Can you really checkout by yourself?

Amber McKenna

Buckle up, because I am going to start ranting about my disdain for self-checkout machines. First of all, if I wanted to check groceries or other products out on my own, I would have shopped online. But I didn’t. I went to the store where I expected to have an employee ring up my items.
I understand that it may be faster when a person has only a few items, but why is self-checkout the only way to ring up your items when the store isn’t busy?
With the self-checkout system, only one cashier is required to attend, at most, four checkout machines. If you are a company trying to reduce costs, this is beneficial, but if you’re an employee who is fired and replaced by a machine, it is disadventageous. I, personally, would rather have an actual person checking me out and know that they are getting compensated, rather than doing it myself and becoming annoyed in the process.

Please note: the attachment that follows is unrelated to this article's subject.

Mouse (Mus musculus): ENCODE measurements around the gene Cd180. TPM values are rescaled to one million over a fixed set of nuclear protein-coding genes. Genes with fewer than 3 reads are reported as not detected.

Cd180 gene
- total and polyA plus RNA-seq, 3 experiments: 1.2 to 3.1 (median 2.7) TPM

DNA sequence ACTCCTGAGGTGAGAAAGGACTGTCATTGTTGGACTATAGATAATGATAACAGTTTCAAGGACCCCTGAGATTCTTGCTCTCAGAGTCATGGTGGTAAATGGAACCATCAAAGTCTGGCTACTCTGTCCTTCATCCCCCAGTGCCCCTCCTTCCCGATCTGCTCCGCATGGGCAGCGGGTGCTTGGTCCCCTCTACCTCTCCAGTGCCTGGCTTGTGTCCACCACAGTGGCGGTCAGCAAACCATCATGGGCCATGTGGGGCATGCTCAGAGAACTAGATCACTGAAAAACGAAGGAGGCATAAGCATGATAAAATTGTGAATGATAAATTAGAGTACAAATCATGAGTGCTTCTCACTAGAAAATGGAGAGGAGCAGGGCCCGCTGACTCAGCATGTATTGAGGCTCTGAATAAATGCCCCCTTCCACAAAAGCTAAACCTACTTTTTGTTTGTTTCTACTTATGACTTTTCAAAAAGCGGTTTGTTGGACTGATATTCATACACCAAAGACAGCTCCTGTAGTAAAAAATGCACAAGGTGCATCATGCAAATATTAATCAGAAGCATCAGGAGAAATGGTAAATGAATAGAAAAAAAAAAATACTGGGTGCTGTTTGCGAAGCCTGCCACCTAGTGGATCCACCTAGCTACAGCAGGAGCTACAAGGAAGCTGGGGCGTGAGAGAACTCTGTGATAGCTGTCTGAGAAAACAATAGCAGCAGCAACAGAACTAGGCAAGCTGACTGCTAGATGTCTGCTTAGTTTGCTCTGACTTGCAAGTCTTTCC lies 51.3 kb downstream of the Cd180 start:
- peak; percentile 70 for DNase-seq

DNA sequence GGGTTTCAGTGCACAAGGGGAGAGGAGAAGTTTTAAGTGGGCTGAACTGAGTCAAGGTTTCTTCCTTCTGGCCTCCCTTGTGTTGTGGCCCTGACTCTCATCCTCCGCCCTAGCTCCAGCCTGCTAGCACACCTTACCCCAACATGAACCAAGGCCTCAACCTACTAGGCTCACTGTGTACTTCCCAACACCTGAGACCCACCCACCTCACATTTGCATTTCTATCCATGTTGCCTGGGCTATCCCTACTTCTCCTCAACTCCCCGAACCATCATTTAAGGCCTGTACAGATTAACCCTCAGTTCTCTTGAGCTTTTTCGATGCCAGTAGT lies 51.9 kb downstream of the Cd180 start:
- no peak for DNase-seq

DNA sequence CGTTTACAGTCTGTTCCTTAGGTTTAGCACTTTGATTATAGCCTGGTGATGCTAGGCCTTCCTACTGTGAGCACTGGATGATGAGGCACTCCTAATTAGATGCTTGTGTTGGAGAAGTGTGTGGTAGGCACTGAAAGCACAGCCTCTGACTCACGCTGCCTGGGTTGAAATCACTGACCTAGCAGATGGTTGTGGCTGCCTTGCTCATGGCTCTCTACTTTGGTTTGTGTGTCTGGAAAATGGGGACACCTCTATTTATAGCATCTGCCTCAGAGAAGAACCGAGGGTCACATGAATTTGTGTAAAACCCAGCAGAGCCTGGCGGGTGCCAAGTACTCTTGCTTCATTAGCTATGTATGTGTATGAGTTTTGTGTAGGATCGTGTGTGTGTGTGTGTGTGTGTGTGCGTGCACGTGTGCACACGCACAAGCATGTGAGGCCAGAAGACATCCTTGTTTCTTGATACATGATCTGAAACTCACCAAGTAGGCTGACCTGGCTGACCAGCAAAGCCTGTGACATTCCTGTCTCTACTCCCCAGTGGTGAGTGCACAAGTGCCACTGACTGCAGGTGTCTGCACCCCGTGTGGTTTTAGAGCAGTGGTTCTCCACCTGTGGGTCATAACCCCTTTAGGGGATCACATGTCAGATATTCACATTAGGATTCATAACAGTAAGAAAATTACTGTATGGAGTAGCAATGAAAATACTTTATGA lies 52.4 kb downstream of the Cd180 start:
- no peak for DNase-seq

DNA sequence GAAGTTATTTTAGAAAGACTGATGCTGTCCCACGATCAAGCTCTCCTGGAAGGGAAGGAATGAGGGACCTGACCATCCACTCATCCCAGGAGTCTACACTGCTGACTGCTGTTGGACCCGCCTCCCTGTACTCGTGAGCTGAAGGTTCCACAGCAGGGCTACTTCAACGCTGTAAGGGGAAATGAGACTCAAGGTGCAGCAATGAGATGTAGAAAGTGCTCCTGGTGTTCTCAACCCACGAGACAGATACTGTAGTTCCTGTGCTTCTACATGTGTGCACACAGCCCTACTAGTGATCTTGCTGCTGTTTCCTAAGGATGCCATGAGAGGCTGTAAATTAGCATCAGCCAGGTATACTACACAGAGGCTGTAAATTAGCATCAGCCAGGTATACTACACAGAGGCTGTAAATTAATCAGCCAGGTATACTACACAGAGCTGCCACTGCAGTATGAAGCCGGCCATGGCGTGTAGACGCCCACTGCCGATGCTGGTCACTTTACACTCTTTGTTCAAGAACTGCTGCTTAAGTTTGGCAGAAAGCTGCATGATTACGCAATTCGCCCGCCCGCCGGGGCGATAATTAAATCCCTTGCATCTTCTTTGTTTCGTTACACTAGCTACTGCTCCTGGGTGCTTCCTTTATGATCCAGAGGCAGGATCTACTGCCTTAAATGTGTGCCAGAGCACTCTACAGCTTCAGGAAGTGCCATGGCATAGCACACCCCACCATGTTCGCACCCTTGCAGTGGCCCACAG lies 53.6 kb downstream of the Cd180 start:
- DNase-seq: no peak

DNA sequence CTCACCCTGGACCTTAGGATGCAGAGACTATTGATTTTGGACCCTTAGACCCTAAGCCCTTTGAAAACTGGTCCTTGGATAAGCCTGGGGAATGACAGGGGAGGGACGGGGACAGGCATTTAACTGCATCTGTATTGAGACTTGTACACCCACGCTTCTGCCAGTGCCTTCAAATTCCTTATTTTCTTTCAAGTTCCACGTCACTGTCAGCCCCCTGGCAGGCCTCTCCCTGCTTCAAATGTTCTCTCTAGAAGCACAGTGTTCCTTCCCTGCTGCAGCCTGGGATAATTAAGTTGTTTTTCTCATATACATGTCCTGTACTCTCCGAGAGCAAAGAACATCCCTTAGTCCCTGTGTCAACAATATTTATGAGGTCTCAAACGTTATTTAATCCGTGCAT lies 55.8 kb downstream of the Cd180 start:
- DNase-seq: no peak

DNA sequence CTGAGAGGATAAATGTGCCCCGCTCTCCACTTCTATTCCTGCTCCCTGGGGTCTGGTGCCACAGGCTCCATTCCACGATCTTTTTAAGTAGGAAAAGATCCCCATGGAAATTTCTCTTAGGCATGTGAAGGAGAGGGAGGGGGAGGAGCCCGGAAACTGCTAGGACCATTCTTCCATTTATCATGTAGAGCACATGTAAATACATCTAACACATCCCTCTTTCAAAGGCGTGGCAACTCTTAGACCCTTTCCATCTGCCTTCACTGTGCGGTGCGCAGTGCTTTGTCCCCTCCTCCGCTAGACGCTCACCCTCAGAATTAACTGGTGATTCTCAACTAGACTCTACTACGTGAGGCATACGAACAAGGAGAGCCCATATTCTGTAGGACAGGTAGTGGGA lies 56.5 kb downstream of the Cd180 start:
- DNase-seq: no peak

Another frustrating aspect of self-checkout technology is its inconsistencies. The machine always begins to beep at you when it senses a weight difference between the pre-bagging area and the bagging area. This means every time you bring your own grocery bag or prefer a paper bag, the machine will repeat the same message louder and louder until an employee comes to help you.
Want to checkout fruit or vegetables? Don’t even think about it. With self-checkout, trying to pay for something that doesn’t have a barcode is a huge task. Also, for all those old-fashioned shoppers, you can forget about paying for your items with a check.
Where’s the small talk with the cashier and customer? Where’s the candy and magazines?
As much as I can’t stand waiting in line, I have come to the conclusion that I would rather wait a few minutes and have a pleasant experience than be forced to expend extra brain power and leave the store frustrated.

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